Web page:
think that example would work these days...) Also relevant may be this article in today's Los Angeles Times, which describes
an epidemic of sexually-transmitted diseases — including The Big A — in the adult film industry.
KENNETH PLUME is a terrific interviewer and a fine, perceptive media critic, as you well know if you frequent IGN FilmForce. I appreciate his enthusiastic recommendation of Mad Art (on this page) but I don't know why he's pushing a book that won't be out until the end of
IN THE MEANTIME, reader Tim Madigan writes to tell me, "I have indeed ordered your book but I'm now worried that when it arrives
I'll only be 7 years old and unable to understand it." The way I write, Tim, that's never a concern.
January 10, 2003 · 11:30 AM PST ·
DAVID FELDMAN points out to me that dozens of other books at Amazon are currently listed as, "This title will be released on
December 31, 1969." This pisses me off. Not only are they copying my marketing strategy but, when 12/31/69 rolls around and all our books
come out at the same time...
Mr. Feldman, by the way, is the author of the wonderful "Imponderables" series of books. In each, he asks questions that probably
never occurred to you but which cause you to say, "Hey, why is that?" And then — even better — he answers them for you. You
can find out more about this over at his site, which I don't have to tell you but I will is
www.imponderables.com. (Hey, Dave — how come I keep hearing that people who need to reach me on real business couldn't locate my
e-mail address...but hundreds of nephews of wealthy Nigerian refugees have no trouble finding it?)
January 10, 2003 · 10:00 AM PST ·
THE DAILY HOWLER is one of my favorite websites. Not quite every day, Bob Somerby points out some particular ineptness or
dishonesty in the news. Today's is a particularly bold, funny
January 10, 2003 · 9:15 AM PST ·
ENLARGE THIS PICTURE
BETTER HURRY! Amazon has changed the listing for my new book, Mad Art, from "Not yet published" to "This title will be
released on December 31, 1969. You may order it now and we will ship it to you when it arrives."
Apparently, the news that you have a negative 12,416 days to wait has had a good impact on sales. In the past 24 hours, I've
vaulted into 67,739th place in their sales ranking, bounding past another 8,000 books. (In the meantime, Comic Books and Other Necessities of Life has dropped from
#89,480 to #95,533, again proving that the more available an Evanier book seems to be, the worse it does.)
In the meantime, Barnes and Noble says Mad Art came out in October
of last year. This worries me. Even though they claim it's out of stock, the mere suggestion that it may actually have been published is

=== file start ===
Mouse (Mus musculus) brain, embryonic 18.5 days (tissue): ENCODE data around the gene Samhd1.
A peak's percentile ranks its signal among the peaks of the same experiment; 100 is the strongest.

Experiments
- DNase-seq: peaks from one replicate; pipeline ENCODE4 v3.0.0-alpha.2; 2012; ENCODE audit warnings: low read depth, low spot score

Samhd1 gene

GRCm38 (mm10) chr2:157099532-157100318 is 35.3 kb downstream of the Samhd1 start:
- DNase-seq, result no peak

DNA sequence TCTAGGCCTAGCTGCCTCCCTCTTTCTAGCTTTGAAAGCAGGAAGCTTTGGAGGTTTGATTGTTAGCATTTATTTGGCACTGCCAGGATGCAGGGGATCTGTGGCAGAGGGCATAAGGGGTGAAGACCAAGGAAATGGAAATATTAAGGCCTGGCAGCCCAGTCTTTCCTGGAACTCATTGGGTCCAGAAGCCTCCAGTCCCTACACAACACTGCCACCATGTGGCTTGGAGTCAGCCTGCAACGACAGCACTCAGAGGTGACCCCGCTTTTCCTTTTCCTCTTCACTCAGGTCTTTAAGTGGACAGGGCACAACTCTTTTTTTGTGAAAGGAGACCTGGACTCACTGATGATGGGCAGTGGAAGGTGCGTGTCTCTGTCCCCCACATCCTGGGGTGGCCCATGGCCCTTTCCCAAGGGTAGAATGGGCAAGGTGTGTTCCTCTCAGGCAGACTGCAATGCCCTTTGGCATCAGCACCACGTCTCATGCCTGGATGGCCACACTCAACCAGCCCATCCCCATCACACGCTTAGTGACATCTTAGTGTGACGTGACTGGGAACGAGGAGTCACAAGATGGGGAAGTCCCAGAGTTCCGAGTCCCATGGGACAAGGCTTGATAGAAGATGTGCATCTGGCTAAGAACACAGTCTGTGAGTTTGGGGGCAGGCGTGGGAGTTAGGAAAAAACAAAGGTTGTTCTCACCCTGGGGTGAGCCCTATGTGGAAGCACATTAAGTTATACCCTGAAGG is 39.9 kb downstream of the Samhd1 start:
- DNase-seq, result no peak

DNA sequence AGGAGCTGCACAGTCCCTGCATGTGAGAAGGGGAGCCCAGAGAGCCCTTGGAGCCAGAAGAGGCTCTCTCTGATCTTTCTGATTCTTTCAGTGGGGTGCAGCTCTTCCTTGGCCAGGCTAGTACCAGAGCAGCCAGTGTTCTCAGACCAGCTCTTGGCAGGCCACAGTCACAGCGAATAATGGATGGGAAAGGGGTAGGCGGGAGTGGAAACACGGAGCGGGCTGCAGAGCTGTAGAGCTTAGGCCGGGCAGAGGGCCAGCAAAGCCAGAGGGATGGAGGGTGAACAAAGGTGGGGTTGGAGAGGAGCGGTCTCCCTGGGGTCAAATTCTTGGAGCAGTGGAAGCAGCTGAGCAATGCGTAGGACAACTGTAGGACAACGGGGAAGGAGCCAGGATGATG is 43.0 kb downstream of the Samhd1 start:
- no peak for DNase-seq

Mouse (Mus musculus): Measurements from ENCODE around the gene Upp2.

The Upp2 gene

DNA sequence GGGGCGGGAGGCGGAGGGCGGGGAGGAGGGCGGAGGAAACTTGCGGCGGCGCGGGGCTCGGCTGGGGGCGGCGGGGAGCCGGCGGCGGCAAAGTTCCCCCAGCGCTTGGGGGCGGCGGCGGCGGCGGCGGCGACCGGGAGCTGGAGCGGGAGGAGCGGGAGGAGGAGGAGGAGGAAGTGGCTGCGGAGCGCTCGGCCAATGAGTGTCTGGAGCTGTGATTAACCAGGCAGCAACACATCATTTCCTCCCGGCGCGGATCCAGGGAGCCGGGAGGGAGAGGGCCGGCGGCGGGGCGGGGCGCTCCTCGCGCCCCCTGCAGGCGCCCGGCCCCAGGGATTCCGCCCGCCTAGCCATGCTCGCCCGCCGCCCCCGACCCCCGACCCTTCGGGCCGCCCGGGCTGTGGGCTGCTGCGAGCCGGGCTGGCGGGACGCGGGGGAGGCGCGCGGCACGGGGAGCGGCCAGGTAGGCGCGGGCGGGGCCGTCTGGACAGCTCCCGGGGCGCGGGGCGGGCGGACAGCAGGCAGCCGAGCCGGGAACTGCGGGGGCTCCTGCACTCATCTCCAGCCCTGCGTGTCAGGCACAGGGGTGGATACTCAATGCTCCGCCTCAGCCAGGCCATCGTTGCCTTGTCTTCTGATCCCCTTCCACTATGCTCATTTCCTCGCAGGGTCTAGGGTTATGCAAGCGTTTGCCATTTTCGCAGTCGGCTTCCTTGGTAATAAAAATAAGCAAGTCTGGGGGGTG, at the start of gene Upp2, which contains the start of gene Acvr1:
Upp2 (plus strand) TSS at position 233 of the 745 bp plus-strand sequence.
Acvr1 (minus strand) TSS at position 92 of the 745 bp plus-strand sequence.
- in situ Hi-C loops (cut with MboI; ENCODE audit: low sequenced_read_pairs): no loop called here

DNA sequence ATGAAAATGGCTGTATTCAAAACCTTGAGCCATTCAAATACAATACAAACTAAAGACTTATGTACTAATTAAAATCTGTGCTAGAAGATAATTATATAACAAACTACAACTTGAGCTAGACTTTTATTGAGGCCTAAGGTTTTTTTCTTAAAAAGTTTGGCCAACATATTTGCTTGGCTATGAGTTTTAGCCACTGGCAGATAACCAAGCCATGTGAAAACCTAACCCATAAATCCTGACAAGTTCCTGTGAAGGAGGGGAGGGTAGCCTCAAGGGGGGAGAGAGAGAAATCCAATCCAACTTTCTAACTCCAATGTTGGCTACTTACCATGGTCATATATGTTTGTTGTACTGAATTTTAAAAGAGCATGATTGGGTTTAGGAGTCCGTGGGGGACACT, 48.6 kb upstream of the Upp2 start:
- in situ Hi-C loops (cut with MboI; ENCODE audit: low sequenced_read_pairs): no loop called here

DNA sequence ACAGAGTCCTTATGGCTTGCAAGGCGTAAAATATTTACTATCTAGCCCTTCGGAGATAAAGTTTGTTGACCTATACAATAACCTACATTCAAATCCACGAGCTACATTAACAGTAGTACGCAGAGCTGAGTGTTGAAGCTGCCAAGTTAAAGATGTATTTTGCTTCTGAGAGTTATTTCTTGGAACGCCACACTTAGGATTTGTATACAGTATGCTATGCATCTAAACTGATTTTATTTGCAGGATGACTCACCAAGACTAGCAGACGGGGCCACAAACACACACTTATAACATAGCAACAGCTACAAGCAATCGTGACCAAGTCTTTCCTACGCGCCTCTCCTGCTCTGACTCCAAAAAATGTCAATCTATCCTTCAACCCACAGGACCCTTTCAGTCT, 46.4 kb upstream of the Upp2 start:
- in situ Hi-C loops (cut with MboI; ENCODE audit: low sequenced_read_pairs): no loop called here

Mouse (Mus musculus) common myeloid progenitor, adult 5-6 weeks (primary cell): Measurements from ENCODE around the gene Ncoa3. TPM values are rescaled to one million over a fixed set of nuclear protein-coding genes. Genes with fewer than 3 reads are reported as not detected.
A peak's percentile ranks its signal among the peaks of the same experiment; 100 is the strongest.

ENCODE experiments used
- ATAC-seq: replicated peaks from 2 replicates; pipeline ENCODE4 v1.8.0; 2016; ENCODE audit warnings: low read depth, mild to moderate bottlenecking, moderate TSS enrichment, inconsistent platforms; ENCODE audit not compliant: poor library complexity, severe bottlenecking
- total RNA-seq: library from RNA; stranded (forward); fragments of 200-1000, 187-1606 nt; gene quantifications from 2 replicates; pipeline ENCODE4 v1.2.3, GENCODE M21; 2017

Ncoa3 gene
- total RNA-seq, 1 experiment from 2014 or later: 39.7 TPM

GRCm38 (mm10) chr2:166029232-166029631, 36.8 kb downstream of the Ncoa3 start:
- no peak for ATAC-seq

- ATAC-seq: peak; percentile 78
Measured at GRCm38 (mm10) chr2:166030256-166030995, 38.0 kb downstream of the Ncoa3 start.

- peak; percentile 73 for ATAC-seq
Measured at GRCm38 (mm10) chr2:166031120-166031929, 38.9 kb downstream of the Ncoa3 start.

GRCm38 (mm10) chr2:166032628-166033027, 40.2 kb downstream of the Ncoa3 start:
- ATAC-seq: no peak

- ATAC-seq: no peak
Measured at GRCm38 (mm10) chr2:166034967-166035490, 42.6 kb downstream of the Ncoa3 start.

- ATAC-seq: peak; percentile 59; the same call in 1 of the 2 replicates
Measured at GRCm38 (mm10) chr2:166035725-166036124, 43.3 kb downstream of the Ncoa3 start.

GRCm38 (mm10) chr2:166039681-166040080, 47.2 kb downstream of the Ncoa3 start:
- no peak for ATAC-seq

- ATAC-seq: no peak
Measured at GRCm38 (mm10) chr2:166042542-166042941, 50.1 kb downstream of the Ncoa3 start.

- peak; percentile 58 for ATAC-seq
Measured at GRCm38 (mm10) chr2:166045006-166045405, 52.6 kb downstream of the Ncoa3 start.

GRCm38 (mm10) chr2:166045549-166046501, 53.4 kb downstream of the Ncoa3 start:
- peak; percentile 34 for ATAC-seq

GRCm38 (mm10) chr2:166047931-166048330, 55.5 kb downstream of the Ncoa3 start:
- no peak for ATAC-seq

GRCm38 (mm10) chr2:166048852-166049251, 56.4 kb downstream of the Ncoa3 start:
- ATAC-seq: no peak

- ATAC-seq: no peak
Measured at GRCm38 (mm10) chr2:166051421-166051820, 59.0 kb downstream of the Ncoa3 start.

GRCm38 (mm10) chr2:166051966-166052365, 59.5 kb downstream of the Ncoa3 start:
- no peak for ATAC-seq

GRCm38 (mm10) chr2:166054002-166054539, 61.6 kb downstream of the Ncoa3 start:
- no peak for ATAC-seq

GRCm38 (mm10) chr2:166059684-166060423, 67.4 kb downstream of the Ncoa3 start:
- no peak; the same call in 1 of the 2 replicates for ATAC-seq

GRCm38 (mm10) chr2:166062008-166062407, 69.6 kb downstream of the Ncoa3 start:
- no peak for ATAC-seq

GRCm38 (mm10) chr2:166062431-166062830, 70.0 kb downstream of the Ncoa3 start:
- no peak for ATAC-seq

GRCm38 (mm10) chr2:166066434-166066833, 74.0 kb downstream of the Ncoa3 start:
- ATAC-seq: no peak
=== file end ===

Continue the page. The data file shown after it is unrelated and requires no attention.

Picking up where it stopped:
likely to scare off buyers.
January 10, 2003 · 1:30 AM PST ·
FOR SOME REASON, among websites devoted to classic comedians, some of the best and most industrious ones seem to be those
devoted to The Three Stooges. I was thinking this as I was fiddling around with
www.stoogeworld.com, which is still a work-in-progress but has much to recommend it. I've often felt that we like most timeless clowns
because of their films and — assuming we like the Stooges — we like the Stooges almost in spite of their films. As I grow older, I
am more aware of the craft and care that went into the making of the works of Laurel and Hardy, Keaton, the Brothers Marx, etc.
And I am more aware of how all-fired cheap most of the Stooges' shorts were, especially the later ones which relied on reused
footage. A lot of them were, literally, a case of filming just enough footage so that the producers could edit it into an old short and pass
the result off as new. This way, they saved enough funds to occasionally do something wholly original...but not very. You can also save
money on writing by recycling old material.
Back when I watched them on Channel 11 in the early sixties, the prints were bad and the films were often hacked into near-incoherence
so that two could be fit in a half-hour, along with the host's segments, plus endless commercials for Maggio-brand carrots, Bosco chocolate syrup and
Mr. Bubble bubble bath — a tasty combination, by the way. A couple times, without (I assume) realizing it, Channel 11 ran a
double-feature of two Stooges shorts, one of which was a close remake of the other. It was like sitting through the same film twice but with a
change of Third Stooge.
I guess I just kind of assumed that the cheapness of the proceedings and the endless repetitions and the bad, splice-filled prints were
not the Stooges' fault. My assumption was that Stan and Ollie were actors playing dumb but that Moe, Larry and Curly [or Shemp or Joe Besser]
really were a band of knuckleheads. As such, it was almost like, "Well, the Stooges weren't smart enough to have been responsible." So
even when their films were crummy, we liked them — enough to keep their names and fame alive today, even on the Internet. How ironic that
the lowest-I.Q. comics of them all should be so well represented on a computer network.
January 9, 2003 · 5:15 PM PST ·
BACK IN 1984, an unemployed air conditioning repairman and ice cream truck driver named Michael Larson went on the CBS daytime
game show, Press Your Luck. By studying and figuring out the patterns of the show's game board, he managed to clean them out of a